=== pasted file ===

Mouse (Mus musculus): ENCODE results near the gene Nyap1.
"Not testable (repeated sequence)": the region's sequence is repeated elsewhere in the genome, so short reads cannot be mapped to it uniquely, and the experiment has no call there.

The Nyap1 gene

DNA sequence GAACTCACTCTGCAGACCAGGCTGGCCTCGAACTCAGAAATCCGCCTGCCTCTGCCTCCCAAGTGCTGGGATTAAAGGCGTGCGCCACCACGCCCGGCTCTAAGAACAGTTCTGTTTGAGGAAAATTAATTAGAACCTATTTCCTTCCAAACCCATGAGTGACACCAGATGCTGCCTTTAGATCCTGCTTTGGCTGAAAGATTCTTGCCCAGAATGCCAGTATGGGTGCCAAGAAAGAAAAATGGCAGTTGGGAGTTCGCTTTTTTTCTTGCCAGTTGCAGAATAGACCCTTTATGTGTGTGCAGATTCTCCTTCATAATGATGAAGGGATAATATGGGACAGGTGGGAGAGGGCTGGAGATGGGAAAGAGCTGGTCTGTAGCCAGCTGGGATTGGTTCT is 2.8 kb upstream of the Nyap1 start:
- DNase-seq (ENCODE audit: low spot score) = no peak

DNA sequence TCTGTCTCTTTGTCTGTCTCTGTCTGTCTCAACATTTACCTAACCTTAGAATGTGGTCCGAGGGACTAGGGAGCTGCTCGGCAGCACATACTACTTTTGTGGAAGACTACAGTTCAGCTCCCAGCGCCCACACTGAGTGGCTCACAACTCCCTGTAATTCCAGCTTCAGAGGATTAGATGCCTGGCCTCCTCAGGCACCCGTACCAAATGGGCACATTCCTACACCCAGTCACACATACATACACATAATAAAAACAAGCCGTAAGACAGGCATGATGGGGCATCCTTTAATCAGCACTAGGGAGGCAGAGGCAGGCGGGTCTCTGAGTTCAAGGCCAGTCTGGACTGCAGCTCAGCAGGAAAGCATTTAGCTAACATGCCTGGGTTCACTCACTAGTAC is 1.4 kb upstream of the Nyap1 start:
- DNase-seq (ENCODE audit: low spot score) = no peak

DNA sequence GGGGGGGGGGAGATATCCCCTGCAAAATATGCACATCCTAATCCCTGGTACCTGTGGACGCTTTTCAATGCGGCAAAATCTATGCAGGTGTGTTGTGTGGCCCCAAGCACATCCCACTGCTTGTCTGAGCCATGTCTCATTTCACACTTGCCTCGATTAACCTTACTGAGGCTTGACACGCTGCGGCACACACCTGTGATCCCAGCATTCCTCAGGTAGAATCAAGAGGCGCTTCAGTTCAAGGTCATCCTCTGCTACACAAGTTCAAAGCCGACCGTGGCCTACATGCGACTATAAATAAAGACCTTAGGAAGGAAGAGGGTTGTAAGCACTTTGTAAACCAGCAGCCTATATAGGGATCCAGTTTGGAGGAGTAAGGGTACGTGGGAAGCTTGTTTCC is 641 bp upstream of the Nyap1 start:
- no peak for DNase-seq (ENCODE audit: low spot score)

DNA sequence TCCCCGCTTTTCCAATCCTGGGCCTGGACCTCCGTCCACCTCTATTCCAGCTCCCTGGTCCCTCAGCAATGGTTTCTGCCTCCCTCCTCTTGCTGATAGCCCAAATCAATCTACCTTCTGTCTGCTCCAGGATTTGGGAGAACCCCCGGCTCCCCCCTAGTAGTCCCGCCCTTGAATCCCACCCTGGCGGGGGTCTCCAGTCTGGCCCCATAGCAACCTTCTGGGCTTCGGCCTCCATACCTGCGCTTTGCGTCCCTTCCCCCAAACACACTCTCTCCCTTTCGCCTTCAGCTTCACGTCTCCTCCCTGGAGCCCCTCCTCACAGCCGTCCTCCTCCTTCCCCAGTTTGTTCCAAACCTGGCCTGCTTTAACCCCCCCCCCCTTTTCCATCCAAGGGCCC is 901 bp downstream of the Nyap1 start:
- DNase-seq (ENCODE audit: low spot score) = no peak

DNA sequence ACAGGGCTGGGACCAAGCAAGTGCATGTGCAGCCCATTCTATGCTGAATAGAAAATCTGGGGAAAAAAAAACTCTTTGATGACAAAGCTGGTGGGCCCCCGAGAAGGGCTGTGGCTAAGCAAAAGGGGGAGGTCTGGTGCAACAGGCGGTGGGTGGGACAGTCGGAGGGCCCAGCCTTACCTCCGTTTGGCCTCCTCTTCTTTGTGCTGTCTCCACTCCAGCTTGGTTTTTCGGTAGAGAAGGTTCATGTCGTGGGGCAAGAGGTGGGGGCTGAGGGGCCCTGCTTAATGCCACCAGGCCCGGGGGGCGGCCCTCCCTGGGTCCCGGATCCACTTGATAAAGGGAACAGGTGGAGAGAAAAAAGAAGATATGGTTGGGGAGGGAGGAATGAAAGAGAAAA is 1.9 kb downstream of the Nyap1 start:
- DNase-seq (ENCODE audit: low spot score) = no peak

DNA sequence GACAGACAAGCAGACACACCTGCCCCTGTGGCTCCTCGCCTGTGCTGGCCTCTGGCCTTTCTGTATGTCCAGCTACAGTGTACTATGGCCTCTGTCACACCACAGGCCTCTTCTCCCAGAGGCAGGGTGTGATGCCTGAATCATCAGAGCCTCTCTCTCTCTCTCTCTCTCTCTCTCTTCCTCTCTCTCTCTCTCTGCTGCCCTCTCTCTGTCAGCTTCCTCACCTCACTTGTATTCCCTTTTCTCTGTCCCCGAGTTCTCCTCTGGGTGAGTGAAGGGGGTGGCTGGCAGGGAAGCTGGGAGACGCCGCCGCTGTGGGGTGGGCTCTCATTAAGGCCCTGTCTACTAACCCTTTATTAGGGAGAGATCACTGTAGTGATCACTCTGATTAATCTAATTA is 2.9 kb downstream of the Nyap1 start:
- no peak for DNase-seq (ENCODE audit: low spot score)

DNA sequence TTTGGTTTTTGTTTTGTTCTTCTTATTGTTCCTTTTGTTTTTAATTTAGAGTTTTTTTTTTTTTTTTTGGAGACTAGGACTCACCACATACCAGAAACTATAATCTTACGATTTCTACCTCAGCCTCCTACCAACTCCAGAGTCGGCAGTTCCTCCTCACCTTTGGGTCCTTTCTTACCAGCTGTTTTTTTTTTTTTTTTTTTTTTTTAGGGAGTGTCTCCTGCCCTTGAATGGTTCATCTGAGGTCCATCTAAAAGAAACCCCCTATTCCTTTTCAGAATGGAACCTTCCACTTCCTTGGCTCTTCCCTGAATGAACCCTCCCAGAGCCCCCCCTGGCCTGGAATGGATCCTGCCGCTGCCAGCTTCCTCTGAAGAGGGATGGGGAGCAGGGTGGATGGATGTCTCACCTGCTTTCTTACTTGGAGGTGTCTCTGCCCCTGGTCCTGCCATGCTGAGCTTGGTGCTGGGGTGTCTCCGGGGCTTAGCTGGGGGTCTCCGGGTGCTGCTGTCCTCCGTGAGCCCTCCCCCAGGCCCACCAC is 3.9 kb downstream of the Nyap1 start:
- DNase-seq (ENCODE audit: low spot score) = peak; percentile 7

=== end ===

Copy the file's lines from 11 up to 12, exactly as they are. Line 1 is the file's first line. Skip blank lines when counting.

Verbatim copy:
- DNase-seq (ENCODE audit: low spot score) = no peak

DNA sequence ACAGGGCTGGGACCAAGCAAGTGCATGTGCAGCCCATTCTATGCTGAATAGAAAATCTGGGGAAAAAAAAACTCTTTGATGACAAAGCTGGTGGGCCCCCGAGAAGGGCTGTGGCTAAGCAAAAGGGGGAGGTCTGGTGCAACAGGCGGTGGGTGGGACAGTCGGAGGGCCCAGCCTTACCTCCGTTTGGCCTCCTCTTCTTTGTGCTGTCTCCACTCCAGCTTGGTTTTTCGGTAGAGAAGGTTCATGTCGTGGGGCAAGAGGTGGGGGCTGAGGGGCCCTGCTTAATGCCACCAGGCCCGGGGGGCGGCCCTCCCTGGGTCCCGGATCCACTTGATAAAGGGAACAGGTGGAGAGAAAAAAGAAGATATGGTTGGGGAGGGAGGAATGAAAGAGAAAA is 1.9 kb downstream of the Nyap1 start: